“Leap Before You Look: Black Mountain College 1933-1957”...
'Nothing in Print' Widely lauded as the father of the mail art, Ray Johnson’s deadpan irreverence is celebrated in a January, 1968 letter to Grace Glueck of The New York Times...
THE BIENNIAL BONANZA ‘PERFORMA 15’ BRINGS US LIVE PERFORMANCES CREATED BY VISUAL ARTISTS...
'The Curtain Rises in Cyberspace', describes the email performance piece created by Brian Fuata and Susan Gibb for the Performa 15 biennial and Ray Johnson as inspiration.
'A Mail-Art Performance and Other Treats at Performa 15' describes the performance work of Brian Fuata and how he took inspiration from ay Johnson's mail-art practice.
'Please Add To and Return To: Mail Art Homage to Ray Johnson' at Printed Matter, presents images and a brief description of the exhibition that is part of the Performa NYC's biennial.
Meet the Powerhouse Art Dealer Protecting the ‘Most Famous Unknown Artist’s’ Legacy... Feigen's Frances Beatty on her career, and her drive to keep Ray Johnson's work alive
"Recalling Ray Johnson, A Pioneer of Mail Art" by Ken Johnson for The New York Times, August 27 2015. Review of Please Return To.
"I Is an Other: The Mail Art of Ray Johnson," long-form review of Please Return To by Tim Keane for Hyperallergic, August 22 2015.
Andrew Russeth reviews Ray Johnson's Art World for ARTnews, April 2015.
Robert Pincus-Witten reviews Ray Johnson's Art World in the February 2015 issue of Artforum.
"Meet Ray Johnson, the Greatest Artist You've Never Heard Of" by Rachel Tashjian on VanityFair.com. January 21 2015.
"When Mystery Keeps Works New: Jasper Johns and Ray Johnson on the Upper East Side" by Roberta Smith for The New York Times. January 15, 2015.
"Always on His Own Terms: Ray Johnson Defies Categories 20 Years After His Death" by Randy Kennedy for The New York Times. January 8 2015.
"A Selection of Ray Johnson Ephemera," <i>Modern Painters</i>, January 2015, 48-59.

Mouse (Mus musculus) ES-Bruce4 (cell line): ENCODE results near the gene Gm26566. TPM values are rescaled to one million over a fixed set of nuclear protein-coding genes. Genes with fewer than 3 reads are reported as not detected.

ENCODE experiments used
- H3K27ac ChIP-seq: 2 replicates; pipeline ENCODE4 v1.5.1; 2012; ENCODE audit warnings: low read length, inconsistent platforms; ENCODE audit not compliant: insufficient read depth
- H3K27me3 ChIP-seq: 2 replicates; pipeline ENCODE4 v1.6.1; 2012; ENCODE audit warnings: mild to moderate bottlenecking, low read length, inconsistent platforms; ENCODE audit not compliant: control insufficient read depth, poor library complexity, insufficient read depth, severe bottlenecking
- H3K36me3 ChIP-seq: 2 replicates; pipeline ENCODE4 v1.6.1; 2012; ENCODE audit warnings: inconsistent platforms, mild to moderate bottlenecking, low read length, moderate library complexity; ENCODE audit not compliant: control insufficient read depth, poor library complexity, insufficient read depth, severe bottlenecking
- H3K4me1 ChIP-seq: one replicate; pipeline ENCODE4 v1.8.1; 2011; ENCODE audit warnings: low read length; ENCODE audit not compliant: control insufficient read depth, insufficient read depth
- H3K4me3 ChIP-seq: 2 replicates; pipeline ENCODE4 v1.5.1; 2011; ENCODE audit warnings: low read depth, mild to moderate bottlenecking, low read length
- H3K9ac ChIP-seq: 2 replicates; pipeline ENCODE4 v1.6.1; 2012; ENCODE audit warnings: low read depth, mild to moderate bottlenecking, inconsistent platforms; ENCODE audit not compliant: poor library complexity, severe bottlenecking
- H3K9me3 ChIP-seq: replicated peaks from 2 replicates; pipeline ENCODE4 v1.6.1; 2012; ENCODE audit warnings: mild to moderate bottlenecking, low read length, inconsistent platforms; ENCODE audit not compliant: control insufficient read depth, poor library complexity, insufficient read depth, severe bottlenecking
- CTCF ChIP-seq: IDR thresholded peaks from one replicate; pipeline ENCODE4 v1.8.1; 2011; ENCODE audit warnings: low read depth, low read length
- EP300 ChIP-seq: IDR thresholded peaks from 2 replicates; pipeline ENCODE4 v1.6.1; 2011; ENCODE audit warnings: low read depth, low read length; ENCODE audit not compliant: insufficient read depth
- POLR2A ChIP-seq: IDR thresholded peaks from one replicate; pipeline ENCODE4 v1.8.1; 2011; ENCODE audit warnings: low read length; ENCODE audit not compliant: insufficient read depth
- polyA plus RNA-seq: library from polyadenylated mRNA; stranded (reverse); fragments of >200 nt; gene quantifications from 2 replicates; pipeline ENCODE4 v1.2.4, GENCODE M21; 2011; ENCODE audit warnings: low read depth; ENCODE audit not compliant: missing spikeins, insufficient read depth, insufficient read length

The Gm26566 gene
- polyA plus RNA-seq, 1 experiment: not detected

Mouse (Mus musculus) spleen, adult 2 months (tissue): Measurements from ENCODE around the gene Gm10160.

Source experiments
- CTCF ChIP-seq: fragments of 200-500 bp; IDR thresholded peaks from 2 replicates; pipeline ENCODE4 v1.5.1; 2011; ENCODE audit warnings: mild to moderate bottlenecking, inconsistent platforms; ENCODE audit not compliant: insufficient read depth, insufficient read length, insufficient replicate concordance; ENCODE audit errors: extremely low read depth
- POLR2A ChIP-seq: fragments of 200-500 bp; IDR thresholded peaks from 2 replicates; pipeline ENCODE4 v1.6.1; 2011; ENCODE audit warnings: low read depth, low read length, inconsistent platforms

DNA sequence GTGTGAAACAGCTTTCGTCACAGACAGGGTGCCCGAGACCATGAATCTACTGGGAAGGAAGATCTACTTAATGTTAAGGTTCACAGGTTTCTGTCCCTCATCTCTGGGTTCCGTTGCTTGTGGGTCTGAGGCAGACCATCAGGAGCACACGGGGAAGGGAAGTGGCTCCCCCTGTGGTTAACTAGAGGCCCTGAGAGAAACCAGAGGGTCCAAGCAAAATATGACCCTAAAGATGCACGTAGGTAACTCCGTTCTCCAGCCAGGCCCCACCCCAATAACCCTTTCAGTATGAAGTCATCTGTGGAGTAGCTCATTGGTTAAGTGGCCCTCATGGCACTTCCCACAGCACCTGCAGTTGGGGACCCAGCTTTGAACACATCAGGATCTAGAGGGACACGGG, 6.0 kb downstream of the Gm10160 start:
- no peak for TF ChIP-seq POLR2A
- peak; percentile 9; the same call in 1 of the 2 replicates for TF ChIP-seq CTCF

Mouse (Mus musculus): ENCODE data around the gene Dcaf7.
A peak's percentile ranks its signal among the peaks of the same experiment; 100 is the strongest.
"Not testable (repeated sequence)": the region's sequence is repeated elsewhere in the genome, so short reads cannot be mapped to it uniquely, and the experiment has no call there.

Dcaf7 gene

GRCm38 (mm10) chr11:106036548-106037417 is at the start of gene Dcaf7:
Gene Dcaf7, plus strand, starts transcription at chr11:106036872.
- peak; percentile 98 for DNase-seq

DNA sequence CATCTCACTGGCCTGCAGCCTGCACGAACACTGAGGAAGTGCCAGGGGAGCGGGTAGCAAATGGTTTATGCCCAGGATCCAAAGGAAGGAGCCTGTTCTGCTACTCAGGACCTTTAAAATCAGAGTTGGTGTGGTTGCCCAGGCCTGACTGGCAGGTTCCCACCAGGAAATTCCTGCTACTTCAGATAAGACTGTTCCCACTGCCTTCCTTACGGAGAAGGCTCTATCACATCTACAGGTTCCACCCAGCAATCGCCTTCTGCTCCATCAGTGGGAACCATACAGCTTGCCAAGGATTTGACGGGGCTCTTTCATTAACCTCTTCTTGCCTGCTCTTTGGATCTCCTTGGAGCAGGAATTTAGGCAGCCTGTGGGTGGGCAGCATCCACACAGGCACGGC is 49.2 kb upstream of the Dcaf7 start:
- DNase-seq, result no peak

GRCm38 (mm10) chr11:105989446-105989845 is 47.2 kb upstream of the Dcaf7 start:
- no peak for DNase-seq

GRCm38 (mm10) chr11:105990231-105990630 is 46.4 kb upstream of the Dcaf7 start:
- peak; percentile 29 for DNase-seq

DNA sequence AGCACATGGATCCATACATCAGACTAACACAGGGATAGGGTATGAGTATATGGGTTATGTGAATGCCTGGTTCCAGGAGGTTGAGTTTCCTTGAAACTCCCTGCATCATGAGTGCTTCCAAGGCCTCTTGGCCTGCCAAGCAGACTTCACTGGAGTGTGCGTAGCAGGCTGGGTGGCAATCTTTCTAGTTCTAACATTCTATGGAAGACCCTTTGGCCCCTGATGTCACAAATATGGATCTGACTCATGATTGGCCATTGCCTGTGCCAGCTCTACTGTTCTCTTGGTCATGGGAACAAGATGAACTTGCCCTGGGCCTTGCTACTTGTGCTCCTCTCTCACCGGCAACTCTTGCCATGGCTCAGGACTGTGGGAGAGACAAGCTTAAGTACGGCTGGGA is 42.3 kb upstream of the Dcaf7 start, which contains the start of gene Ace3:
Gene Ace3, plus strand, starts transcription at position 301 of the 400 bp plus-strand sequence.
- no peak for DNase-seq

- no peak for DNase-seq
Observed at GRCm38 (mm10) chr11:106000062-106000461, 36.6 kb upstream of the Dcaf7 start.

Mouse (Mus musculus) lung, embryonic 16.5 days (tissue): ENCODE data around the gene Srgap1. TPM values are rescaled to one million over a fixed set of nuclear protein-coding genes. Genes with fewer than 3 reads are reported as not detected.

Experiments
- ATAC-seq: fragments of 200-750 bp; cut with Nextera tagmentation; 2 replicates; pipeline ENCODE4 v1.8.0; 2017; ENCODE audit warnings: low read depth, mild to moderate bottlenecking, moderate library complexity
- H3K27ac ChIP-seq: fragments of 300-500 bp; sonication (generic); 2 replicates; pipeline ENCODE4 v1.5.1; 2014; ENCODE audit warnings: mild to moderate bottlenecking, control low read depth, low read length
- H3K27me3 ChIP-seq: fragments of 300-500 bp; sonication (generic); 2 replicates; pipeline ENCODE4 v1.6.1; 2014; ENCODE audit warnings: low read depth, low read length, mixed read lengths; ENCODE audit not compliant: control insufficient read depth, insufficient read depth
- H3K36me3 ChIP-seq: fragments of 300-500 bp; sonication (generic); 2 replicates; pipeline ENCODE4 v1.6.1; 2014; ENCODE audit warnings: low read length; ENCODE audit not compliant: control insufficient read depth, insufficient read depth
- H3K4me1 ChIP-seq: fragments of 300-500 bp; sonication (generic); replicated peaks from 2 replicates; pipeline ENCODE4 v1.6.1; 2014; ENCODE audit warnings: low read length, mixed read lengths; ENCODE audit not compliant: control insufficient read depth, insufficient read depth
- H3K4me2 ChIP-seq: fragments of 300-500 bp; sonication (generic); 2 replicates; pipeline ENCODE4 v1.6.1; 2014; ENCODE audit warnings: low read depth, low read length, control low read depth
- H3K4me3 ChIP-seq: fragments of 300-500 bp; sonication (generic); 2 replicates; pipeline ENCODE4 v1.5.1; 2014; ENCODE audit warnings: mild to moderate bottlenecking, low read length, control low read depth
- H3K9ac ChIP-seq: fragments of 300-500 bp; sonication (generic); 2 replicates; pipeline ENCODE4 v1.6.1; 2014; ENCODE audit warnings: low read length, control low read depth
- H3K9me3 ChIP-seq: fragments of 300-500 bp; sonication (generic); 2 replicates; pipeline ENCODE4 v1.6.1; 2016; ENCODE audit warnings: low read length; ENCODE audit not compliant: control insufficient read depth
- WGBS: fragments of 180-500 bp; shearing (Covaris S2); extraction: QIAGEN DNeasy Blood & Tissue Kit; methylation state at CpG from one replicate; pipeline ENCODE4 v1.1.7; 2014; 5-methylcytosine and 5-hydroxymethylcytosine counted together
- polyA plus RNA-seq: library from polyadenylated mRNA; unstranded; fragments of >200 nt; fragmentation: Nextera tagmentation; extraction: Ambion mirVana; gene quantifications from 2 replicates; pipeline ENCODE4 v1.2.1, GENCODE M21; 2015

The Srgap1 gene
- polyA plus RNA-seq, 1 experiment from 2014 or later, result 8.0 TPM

An interview for with Brendan Dugan and Jay Gorney about their show Ray Johnson at Karma. October 16, 2014.
NY Times Review: Life Revealed in Letters and Doodles: ‘Not Nothing’ Tries to Capture the Artist Ray Johnson, August 10, 2014 by Holland Cotter
Ed Ruscha, John Baldessari, Lynda Benglis and Others Debut Homages to Artist Ray Johnson on Vogue.com. By Mark Guiducci.
Not Nothing and The Paper Snake reviewed by Marjorie Perloff in the Times Literary Supplement, "You've Got Mail," July 30, 2014.
Elizabeth Zuba interviews Clive Phillpot in BOMB magazine, Human collage, mail art, and punning with the nothing master, July 31, 2014
Frances Richard reviews The Paper Snake and Not Nothing: Selected Writings by Ray Johnson, 1954-1995 for Hyperallergic, July 26 2014.
The Lively Soul of a Decaying City: Detroit Artists at Marianne Boesky and Marlborough Chelsea Galleries NY Times article by Randy Kennedy, June 25, 2014
Albert Mobilio reviews the publications The Paper Snake and Not Nothing: Selected Writings by Ray Johnson, 1954-1995. Summer 2014
Thibaut de Ruyter reviews Ray Johnson: Silhouettes at Berlin's Galerie Aurel Scheibler for Frieze. Spring 2012.
Karen Rosenberg reviews Creature From the Blue Lagoon
Phillpot, Clive. BookTrek: Selected Essays On Artists' Books From 1972. Paris: JRP-Ringier, 2012.